To generate finitepower Airy beams, a novel holographic method is proposed. We record the interference pattern between an Airy beam (signal beam) and plane wave (reference beam) on a photopolymer, then decode the hologram by illuminating with the reference beam. The reconstructed beams still present the nondiffraction, acceleration, and selfhealing features of optical Airy beams. In addition, angular multiplexing of two Airy beams with opposite acceleration directions is presented.
I. INTRODUCTION
An Airy beam is a nonspreading wave that propagates along a ballistic trajectory without any external force. Since Berry and Balazs illuminated this strange characteristic of the Airy wave packet in quantum mechanics
[1]
, interest in Airy beams has steadily increased
[2

18]
.
Although it is impossible to implement ideal Airy beams because they carry infinite power, socalled finite Airy beams can be achieved by tailoring infinite side lobes with an aperture function; these finite beams have propagation characteristics similar to those of ideal Airy beams, as was first shown by Siviloglou and Christodoulides
[2]
. Based on their report, the first optical observation of Airy beams was realized by an optical Fouriertransform system that imposed cubic phase on a broad Gaussian beam
[3]
. According to the same principle, nonlinear generation of Airy beams
[4]
, curved plasma channel generation
[5]
, and electronbeam generation
[6]
were reported. Another way to generate a finite Airy beam, which directly assigns the initial launching conditions, was also suggested
[7]
. By matching initial intensity and phase distributions of Airy beams with those of surface plasmon polaritons (SPPs) after passing through metal slits or gratings, (1+1)dimensional ((1+1)D) Airy beams can be launched. Also, an Airy beam generated in free space can be coupled via periodic gratings on a metal surface and dynamically controlled by changing the position of either the objective lens or phase mask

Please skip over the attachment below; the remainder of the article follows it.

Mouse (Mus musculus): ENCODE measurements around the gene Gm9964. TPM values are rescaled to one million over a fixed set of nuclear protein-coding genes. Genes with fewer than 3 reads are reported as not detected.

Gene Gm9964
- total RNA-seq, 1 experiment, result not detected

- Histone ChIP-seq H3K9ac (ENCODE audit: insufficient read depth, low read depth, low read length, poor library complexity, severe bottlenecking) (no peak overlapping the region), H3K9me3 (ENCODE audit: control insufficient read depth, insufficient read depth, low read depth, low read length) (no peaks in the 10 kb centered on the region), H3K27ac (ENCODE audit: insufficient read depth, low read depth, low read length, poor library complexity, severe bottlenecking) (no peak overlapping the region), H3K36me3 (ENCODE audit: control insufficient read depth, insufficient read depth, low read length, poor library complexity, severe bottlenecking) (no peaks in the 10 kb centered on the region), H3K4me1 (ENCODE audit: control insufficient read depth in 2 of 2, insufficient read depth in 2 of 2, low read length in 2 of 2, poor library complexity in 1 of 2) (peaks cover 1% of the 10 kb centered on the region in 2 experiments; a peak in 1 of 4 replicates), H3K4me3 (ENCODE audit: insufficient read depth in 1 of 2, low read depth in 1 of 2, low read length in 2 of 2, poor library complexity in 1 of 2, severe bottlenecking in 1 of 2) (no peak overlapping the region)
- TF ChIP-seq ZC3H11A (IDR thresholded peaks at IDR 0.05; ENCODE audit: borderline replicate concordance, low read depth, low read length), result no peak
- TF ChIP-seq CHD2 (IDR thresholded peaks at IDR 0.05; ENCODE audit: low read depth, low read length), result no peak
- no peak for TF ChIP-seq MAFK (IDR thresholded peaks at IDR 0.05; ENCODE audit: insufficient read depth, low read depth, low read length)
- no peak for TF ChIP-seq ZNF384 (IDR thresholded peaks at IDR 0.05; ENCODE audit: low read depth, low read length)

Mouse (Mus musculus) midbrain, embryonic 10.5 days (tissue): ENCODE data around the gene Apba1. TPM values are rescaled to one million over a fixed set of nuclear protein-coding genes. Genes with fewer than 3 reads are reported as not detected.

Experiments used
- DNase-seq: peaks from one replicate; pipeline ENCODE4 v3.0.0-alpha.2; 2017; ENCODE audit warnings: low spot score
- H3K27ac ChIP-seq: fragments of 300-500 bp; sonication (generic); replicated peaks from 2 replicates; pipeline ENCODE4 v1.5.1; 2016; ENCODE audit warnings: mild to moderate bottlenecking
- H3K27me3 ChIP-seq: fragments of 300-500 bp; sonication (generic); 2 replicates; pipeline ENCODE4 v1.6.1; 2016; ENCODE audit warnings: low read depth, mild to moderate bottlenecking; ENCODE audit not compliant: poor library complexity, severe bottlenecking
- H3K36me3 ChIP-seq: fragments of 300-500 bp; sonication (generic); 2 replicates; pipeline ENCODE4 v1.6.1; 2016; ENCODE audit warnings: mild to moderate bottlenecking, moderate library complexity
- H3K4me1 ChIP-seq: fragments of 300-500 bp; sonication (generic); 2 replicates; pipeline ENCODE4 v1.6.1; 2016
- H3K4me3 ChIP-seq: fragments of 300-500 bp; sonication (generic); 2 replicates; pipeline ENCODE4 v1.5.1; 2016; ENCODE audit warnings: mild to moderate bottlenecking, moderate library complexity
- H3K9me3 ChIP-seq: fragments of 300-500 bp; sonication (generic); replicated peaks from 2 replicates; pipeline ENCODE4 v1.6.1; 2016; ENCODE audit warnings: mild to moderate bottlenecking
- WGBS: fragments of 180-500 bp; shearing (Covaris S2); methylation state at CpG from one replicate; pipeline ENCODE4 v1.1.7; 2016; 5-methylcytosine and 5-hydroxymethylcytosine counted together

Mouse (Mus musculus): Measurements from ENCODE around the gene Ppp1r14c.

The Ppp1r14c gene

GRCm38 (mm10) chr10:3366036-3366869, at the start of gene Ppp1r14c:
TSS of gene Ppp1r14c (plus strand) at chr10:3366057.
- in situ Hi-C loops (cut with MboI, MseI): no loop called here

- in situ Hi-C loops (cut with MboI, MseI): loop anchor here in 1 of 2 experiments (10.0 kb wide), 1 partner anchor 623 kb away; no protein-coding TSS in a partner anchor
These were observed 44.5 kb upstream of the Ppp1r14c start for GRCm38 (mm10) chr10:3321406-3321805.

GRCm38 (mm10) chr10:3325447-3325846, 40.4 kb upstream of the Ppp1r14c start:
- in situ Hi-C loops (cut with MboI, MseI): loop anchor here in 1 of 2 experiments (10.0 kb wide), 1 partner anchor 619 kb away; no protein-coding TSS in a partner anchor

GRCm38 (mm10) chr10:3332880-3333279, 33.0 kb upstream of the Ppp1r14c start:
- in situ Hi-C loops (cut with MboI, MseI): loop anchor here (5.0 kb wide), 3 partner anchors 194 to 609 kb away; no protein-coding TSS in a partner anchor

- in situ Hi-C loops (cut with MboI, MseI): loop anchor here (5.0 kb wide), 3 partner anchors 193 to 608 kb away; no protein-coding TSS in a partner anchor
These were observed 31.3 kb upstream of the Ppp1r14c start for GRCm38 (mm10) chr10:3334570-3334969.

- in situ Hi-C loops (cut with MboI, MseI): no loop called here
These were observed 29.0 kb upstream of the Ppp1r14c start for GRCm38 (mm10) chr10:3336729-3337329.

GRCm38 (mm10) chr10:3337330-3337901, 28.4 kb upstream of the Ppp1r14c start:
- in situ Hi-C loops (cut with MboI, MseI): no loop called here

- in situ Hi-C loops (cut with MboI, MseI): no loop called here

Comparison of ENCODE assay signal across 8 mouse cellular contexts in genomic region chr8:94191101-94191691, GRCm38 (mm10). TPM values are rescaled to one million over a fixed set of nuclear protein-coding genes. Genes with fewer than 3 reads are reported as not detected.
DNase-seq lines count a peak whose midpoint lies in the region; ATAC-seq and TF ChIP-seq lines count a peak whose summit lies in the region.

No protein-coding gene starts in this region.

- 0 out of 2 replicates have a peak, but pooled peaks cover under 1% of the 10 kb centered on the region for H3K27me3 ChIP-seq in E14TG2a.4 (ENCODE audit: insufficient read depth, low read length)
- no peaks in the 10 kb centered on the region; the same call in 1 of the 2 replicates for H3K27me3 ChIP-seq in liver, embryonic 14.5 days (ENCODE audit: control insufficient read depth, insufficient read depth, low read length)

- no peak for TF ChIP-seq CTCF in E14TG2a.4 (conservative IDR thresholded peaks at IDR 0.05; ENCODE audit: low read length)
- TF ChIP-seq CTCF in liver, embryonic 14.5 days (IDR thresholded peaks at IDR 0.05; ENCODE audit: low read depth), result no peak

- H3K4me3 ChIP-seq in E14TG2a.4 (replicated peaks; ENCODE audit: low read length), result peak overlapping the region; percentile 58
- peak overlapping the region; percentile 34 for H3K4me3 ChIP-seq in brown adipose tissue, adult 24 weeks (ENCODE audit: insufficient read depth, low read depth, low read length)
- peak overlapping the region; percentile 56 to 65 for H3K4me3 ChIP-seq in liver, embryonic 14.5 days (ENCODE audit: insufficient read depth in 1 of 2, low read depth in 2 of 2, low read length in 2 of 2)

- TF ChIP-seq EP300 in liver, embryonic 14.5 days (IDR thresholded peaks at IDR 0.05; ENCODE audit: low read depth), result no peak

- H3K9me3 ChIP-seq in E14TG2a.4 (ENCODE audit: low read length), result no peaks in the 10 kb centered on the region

[8]
.
In this paper, we propose holographic generation of finite Airy beams by “reading” a hologram that is recorded as the interference between a finite Airy beam, generated by optical Fourier transform, and a reference plane wave
[9]
. Although bulk optical components are necessary in the initial recording process, once the initial recording is over we can generate finite Airy beams using only a simple plane wave. Moreover, this method can exploit the unique features of holography itself, such as successful reconstruction even with imperfect incidence of the reference beam, and multiplexing of several Airy beams.
This paper is organized as follows. After a brief introduction to Airy beams in Section II, in Section III we show that the holographically generated beam maintains nondiffracting nature with a bending trajectory, as well as selfhealing. Finally, in Section IV, using the characteristics of holography, we present angular multiplexing of two Airy beams determined by the angles of reference beams.